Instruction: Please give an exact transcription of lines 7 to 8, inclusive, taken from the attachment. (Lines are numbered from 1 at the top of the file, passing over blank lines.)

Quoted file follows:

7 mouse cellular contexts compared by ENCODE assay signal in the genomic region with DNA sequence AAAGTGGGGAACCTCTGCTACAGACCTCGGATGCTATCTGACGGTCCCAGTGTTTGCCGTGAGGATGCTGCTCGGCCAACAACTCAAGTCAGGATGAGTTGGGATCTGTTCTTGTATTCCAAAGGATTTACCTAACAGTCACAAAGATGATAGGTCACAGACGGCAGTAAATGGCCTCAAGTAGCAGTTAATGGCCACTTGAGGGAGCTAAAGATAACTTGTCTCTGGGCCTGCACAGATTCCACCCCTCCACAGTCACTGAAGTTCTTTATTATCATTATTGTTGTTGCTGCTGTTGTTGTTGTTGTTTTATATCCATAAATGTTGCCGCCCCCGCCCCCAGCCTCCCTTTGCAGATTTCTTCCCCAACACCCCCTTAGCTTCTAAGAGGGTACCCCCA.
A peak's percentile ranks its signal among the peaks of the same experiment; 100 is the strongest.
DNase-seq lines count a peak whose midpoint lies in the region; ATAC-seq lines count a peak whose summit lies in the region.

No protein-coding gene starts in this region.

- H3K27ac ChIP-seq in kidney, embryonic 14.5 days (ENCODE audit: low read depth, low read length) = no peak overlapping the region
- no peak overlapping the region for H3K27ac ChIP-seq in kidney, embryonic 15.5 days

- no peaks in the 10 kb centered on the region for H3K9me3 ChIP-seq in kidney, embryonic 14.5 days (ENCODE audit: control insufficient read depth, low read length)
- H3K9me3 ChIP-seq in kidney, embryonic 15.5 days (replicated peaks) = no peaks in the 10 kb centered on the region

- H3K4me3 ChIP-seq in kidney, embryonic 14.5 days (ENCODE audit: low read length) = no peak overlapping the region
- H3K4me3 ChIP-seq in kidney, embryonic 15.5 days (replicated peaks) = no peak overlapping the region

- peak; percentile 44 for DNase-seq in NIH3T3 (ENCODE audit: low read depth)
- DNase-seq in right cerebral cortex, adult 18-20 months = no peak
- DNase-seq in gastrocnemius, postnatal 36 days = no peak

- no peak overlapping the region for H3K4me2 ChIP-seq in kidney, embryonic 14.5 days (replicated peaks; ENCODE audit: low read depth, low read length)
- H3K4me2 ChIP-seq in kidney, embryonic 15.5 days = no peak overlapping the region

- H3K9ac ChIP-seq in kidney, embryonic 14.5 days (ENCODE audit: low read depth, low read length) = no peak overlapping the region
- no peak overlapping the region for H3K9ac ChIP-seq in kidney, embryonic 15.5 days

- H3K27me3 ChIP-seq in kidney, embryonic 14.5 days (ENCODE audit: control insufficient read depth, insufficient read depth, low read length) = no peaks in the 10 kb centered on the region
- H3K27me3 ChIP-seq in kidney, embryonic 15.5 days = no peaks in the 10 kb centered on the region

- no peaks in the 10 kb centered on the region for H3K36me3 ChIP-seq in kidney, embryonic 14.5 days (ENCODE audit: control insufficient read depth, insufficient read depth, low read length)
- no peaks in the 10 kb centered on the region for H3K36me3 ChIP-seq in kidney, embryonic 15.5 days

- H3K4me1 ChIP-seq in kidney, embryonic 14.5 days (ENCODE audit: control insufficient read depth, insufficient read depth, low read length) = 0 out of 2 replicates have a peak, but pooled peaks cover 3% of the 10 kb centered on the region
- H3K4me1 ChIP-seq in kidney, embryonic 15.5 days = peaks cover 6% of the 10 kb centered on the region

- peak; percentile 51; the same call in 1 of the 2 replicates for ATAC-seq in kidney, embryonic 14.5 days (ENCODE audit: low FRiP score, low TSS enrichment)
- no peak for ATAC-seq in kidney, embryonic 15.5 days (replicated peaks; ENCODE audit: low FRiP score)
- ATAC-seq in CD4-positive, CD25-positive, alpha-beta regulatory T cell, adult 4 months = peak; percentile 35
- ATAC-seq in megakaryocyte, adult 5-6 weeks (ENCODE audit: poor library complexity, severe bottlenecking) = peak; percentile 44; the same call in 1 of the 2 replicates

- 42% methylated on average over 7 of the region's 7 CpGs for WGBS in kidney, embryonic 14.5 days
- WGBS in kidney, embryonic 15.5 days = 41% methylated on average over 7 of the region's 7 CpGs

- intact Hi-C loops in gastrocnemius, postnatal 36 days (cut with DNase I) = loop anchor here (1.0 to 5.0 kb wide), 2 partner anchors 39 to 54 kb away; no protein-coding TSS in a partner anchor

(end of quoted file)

- no peaks in the 10 kb centered on the region for H3K9me3 ChIP-seq in kidney, embryonic 14.5 days (ENCODE audit: control insufficient read depth, low read length)
- H3K9me3 ChIP-seq in kidney, embryonic 15.5 days (replicated peaks) = no peaks in the 10 kb centered on the region